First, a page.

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Friday, 15 July 2011

Consumer Price Index - Part 1 of 2

Consumer Price Index - Part 1 of 2

Updated on 20-7-11

“The consumer price index was first used in 1707. In 1925 it became institutionalized when the Second International Conference of Labour Statisticians, convened by the International Labour Organization, promulgated the first international standards of measurement.”

 
Agrekon, Vol 43, No 2 (June 2004), Vink, Kirsten and Woermann.

The CPI is a non–monetary index value measuring changes in the weighted average of prices quoted in the unstable monetary unit of a typical basket of consumer goods and services. The annual per cent change in the CPI is used to measure inflation. It is a price index determined by measuring the price of a standard group of goods and services representing a typical market basket of a typical urban consumer. It measures the change in average price for a constant market basket of goods and services from one period to the next within the same area (city, region, or nation). It can be used to measure changes in the cost of living. It is a measure estimating the average price of consumer goods and services purchased by a typical urban household.

We use the annual change in the CPI as a measure to calculate and account the erosion of real value caused by inflation in only monetary items (which cannot be inflation-adjusted in ledger accounts and current period financial reports published during the current accounting period) under CIPPA. The net monetary loss or gain resulting from holding either a net weighted average excess of monetary item assets or a net weighted average excess of monetary items liabilities during a specific period is not accounted under the traditional HCA model used by most entities worldwide. It is calculated and accounted when financial capital maintenance is measured in units of constant purchasing power under CIPPA as authorized in IFRS in the original Framework (1989) Par 104 (a) during inflation and deflation and under Constant Purchasing Power Accounting (CPPA) during hyperinflation as required by IAS 29.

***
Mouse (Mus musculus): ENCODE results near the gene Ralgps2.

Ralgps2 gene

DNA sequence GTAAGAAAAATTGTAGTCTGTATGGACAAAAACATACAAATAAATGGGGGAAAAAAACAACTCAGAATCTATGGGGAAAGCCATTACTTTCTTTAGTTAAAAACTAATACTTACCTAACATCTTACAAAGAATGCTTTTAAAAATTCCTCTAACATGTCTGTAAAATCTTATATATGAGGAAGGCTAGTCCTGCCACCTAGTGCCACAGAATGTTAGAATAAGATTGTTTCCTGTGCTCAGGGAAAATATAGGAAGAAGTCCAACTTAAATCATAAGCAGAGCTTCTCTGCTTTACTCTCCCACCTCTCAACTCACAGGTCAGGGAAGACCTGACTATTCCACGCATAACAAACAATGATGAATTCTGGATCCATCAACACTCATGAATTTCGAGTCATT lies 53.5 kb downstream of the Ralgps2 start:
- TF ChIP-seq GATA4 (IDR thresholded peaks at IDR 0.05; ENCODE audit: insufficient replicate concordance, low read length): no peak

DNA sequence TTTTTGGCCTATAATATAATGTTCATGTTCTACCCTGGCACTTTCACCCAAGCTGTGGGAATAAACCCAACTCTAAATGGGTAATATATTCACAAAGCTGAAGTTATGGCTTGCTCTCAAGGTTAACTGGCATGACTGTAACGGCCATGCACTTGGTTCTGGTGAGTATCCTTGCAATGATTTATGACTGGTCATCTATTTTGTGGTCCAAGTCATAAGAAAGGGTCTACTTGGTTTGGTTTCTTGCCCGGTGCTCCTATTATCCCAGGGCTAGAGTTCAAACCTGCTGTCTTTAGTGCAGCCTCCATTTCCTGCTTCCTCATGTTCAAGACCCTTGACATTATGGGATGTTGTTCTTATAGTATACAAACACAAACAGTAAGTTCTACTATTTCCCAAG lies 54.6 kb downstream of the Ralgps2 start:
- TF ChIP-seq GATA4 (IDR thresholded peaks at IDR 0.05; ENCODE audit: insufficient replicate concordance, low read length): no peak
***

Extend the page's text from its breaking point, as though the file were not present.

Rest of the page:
The annual change in the CPI is also used to calculate the erosion of real value caused by the stable measuring unit assumption – i.e. by the HCA model – (not inflation) in constant real value non–monetary items never maintained constant (thus being treated as monetary items) over time in an inflationary economy only under the Historical Cost paradigm. This cost of the stable measuring unit assumption is – like the cost of inflation – not accounted under HCA. Most people mistakenly believe this erosion in, for example, companies´ capital and profits never covered by sufficient revaluable fixed assets, is caused by inflation. This cost of the stable measuring unit assumption only incurred under the HCA model is mistakenly believed by most people to be the same as the cost of inflation. They are taught and thus mistakenly believe that it is caused by inflation. Since the cost of inflation (the net monetary loss from holding a net weighted average excess of monetary item assets over net weighted average monetary item liabilities during inflation) is not calculated and accounted under the HCA model, entities – mistakenly believing that the cost of the stable measuring unit assumption is the same as the cost of inflation – are satisfied to do nothing about it because net monetary losses and gains are not calculated and accounted under HCA. They are taught and thus mistakenly believe that both are caused by inflation and that it is not their but the central bank´s duty to lower inflation and lower this erosion.


Nicolaas Smith

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